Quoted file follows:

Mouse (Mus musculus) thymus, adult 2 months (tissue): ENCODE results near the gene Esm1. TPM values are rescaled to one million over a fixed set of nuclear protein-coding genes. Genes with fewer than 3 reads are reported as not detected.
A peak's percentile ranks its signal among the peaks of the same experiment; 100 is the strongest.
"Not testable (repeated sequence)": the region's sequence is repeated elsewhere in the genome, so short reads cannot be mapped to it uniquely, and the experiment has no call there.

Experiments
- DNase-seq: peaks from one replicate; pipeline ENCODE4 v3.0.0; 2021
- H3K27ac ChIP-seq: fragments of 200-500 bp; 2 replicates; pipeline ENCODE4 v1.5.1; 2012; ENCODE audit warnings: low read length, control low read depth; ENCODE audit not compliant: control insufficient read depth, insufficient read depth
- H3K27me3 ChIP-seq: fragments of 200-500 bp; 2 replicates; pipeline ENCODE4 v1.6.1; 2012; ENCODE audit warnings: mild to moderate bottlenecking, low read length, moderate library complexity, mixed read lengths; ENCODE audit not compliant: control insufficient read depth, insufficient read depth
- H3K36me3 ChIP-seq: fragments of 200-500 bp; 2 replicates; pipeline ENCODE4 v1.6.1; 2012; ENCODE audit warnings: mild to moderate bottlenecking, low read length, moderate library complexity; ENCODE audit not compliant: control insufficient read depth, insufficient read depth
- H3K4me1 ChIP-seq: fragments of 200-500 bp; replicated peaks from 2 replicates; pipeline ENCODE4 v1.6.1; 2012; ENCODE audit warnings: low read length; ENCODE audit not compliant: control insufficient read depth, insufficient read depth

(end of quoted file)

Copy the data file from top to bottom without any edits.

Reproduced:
Mouse (Mus musculus) thymus, adult 2 months (tissue): ENCODE results near the gene Esm1. TPM values are rescaled to one million over a fixed set of nuclear protein-coding genes. Genes with fewer than 3 reads are reported as not detected.
A peak's percentile ranks its signal among the peaks of the same experiment; 100 is the strongest.
"Not testable (repeated sequence)": the region's sequence is repeated elsewhere in the genome, so short reads cannot be mapped to it uniquely, and the experiment has no call there.

Experiments
- DNase-seq: peaks from one replicate; pipeline ENCODE4 v3.0.0; 2021
- H3K27ac ChIP-seq: fragments of 200-500 bp; 2 replicates; pipeline ENCODE4 v1.5.1; 2012; ENCODE audit warnings: low read length, control low read depth; ENCODE audit not compliant: control insufficient read depth, insufficient read depth
- H3K27me3 ChIP-seq: fragments of 200-500 bp; 2 replicates; pipeline ENCODE4 v1.6.1; 2012; ENCODE audit warnings: mild to moderate bottlenecking, low read length, moderate library complexity, mixed read lengths; ENCODE audit not compliant: control insufficient read depth, insufficient read depth
- H3K36me3 ChIP-seq: fragments of 200-500 bp; 2 replicates; pipeline ENCODE4 v1.6.1; 2012; ENCODE audit warnings: mild to moderate bottlenecking, low read length, moderate library complexity; ENCODE audit not compliant: control insufficient read depth, insufficient read depth
- H3K4me1 ChIP-seq: fragments of 200-500 bp; replicated peaks from 2 replicates; pipeline ENCODE4 v1.6.1; 2012; ENCODE audit warnings: low read length; ENCODE audit not compliant: control insufficient read depth, insufficient read depth